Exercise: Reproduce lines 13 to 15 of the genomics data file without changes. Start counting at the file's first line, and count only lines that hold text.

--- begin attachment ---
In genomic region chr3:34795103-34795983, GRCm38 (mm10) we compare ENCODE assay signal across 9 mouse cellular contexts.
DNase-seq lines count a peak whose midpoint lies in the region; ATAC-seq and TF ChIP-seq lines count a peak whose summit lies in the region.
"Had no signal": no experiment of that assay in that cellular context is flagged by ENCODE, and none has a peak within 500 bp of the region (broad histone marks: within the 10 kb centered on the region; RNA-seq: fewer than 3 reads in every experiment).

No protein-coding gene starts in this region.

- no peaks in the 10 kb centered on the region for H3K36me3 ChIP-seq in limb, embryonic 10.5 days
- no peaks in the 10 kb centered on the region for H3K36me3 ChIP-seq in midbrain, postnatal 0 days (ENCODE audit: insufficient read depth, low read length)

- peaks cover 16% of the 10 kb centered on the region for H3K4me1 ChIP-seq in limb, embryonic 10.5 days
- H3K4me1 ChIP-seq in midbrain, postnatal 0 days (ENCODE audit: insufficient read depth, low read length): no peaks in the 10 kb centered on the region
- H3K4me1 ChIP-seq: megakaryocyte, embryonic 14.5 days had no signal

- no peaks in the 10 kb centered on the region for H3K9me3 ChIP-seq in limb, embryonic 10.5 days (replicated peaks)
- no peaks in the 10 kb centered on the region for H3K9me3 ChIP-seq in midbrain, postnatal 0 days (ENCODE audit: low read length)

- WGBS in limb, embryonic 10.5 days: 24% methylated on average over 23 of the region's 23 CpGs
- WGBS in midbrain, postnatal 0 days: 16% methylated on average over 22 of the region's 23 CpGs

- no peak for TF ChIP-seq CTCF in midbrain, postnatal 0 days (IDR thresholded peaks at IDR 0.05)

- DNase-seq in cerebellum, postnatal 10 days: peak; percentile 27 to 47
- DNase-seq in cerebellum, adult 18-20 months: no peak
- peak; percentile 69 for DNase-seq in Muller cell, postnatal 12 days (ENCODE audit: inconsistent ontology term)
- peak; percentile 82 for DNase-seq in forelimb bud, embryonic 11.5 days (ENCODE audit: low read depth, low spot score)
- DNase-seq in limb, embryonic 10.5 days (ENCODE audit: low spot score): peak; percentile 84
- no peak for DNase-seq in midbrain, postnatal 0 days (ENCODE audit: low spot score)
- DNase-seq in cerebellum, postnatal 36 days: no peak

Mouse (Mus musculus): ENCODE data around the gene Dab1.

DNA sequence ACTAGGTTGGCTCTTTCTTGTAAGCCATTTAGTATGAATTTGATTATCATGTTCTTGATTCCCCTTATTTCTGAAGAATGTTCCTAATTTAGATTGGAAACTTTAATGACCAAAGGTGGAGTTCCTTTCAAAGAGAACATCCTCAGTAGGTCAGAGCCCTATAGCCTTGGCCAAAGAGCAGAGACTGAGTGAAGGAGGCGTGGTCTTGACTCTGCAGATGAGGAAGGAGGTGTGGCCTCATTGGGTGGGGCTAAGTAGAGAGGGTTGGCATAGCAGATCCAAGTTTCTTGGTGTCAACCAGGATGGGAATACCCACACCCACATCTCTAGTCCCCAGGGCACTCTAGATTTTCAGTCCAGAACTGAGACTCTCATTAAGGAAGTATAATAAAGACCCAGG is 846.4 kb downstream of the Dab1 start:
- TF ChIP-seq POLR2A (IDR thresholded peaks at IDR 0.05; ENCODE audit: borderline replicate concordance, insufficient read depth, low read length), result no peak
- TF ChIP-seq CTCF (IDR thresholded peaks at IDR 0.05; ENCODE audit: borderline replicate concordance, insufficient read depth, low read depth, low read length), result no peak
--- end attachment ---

- WGBS in midbrain, postnatal 0 days: 16% methylated on average over 22 of the region's 23 CpGs

- no peak for TF ChIP-seq CTCF in midbrain, postnatal 0 days (IDR thresholded peaks at IDR 0.05)

- DNase-seq in cerebellum, postnatal 10 days: peak; percentile 27 to 47